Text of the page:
March 2019
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How to combat mobile device perils in Healthcare


Mobile devices pose unique risks to the security of health information. These risks include :

  • Loss or theftBecause of their small size, laptops and other mobile devices can be lost or misplaced. They are also an easy target for theft. If proper security measures are not in place and activated, gaining access to information can be straightforward, potentially exposing sensitive data that reside on or are accessible from the device.
  • Unauthorized accessMost mobile device users seldom employ security mechanisms built into the device. If they do, they often apply settings that can be easily determined or bypassed.
  • Malware (viruses): Mobile malware can infect a mobile device when a user downloads a virus disguised as a game or security patch. Malware can also be appended to email, text and other instant messages available on mobile devices. Malware can intercept or access information on the mobile device, collect and send information out of the device and/or destroy stored information.
  • Cloning: If certain unique identifiers built into a smartphone are reprogrammed into a second cell phone, a clone is created that can masquerade as the original. Today, encryption prevents most device identifiers from being recovered and used to clone a device.

 Ensuring Mobile Device Security in Healthcare

  1. Install USB locks on computers, laptops or other devices that may contain sensitive information, to prevent unauthorized data transfer (uploads or downloads) through USB ports and thumb drives.  The locks can be removed for authorized USB port use.

2. Consider geolocation tracking software or services for mobile devices.   Geolocation tracking software is a low-cost insurance policy against loss or theft that can immediately track, locate, or wipe the device of all data. The majority of healthcare organizations currently lack sufficient resources to prevent or detect unauthorized patient data access, loss or theft. And lost or stolen computing or data devices are the number one reason for healthcare data breach incidents.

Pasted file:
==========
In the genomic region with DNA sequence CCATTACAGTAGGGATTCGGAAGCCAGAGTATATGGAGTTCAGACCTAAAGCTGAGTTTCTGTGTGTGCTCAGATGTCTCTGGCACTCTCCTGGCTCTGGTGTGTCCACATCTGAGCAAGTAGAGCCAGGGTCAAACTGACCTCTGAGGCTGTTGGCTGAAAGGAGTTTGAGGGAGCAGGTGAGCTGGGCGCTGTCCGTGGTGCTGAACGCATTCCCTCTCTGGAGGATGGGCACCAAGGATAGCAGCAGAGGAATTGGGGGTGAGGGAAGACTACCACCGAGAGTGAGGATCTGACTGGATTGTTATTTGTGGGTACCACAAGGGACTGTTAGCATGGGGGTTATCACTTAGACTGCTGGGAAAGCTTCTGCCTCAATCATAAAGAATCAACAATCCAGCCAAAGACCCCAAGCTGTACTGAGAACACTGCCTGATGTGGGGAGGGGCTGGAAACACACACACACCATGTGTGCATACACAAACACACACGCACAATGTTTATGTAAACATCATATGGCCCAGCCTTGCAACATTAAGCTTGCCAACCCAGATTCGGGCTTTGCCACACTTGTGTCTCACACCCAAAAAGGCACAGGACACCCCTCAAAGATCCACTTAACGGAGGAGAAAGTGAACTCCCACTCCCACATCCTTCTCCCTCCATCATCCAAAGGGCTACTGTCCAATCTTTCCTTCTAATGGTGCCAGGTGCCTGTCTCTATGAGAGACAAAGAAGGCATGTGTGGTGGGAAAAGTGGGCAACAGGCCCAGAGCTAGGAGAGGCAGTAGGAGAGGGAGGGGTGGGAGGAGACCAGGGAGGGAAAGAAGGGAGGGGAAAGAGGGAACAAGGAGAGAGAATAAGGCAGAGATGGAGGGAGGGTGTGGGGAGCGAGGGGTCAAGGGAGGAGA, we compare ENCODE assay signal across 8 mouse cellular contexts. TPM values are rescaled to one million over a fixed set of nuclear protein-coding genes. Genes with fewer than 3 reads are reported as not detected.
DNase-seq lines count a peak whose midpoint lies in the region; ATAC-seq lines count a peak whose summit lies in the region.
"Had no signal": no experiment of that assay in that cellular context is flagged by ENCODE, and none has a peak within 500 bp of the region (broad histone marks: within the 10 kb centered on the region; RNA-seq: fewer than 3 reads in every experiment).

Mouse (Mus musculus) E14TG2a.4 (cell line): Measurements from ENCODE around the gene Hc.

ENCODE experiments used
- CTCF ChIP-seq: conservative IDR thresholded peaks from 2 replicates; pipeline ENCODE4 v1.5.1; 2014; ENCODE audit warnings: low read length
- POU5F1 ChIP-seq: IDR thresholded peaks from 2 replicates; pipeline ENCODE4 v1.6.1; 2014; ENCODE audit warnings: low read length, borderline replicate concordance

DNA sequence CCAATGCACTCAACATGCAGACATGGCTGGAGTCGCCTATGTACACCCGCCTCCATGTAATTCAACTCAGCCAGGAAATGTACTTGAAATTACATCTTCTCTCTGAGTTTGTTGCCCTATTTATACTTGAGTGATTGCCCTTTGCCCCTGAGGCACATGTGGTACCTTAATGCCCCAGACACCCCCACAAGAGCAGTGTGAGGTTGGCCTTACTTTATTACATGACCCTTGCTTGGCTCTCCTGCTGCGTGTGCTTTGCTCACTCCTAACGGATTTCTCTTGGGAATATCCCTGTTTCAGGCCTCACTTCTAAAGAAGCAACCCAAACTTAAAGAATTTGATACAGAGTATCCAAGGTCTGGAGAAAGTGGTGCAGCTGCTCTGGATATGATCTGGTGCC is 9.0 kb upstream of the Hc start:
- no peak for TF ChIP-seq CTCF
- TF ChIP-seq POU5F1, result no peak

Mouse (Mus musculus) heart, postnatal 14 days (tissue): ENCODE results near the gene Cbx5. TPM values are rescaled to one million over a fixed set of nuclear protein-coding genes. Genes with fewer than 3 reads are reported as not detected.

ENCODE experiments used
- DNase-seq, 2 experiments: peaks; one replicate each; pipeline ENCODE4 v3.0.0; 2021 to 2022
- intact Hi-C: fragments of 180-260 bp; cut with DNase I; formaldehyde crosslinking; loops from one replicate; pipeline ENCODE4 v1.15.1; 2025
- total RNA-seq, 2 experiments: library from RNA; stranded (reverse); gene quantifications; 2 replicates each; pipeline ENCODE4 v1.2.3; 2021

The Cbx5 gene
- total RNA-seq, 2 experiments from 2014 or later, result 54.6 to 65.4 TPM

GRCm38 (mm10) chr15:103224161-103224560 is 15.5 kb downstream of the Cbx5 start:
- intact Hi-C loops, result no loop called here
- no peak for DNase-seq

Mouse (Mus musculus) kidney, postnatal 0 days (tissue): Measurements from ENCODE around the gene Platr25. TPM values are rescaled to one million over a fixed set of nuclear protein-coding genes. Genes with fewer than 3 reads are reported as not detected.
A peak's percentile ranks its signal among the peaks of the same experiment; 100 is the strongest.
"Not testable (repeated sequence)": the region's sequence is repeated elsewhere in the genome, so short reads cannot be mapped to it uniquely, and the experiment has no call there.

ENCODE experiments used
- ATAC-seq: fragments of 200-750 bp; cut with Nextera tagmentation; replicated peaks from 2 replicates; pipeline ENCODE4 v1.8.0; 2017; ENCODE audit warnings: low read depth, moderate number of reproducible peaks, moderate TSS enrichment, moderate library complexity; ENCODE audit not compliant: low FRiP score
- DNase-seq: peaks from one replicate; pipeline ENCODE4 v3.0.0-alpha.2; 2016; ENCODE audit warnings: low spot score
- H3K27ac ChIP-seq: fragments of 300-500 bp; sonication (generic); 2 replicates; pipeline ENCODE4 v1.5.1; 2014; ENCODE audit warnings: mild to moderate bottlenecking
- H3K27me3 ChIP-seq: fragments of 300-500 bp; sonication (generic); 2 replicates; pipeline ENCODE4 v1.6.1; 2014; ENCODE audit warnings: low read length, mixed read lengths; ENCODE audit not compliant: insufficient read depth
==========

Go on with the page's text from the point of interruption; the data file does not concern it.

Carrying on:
3. Brick the mobile device when it is lost or stolen.

4. Encrypt.   All mobile devices and the often-overlooked media, such as USB drives, should be encrypted if they will be used remotely. The cost of encryption is modest and is sound insurance against what has been demonstrated to be a significant risk to healthcare organizations. Most breaches do not occur because of cybercrime. They are associated with people. Even if organizations allow their employees to use their own tablets, laptops and smartphones, they should require encryption if there is a possibility sensitive data will be stored on those devices. Organizations may have a policy prohibiting the storage of sensitive information on personally owned devices, but it is a very hard policy to enforced. At the very least, organizations should require the use of company owned and encrypted portable media.

5. Laptops put in “sleep” mode, as opposed to shutting them down completely, can render encryption products ineffective.  Organizations are now routinely installing full-disk encryption on their employee laptops. However, most of the leading encryption products are configured so that once the password is entered, the laptop is unencrypted (and unprotected) until the laptop is booted down. Simply putting the laptop into “sleep” mode does not cause the encryption protection to kick back in. A laptop that is lost or stolen while in “sleep” mode is therefore completely unprotected. Employees should be clearly advised to completely shut down their laptops before removing them from the workplace (e.g. when taking them home for the evening) and to only use the full shut down function, rather than “sleep” mode, when traveling or leaving their laptop unattended in an unsecure environment. This policy should be strictly enforced and audited.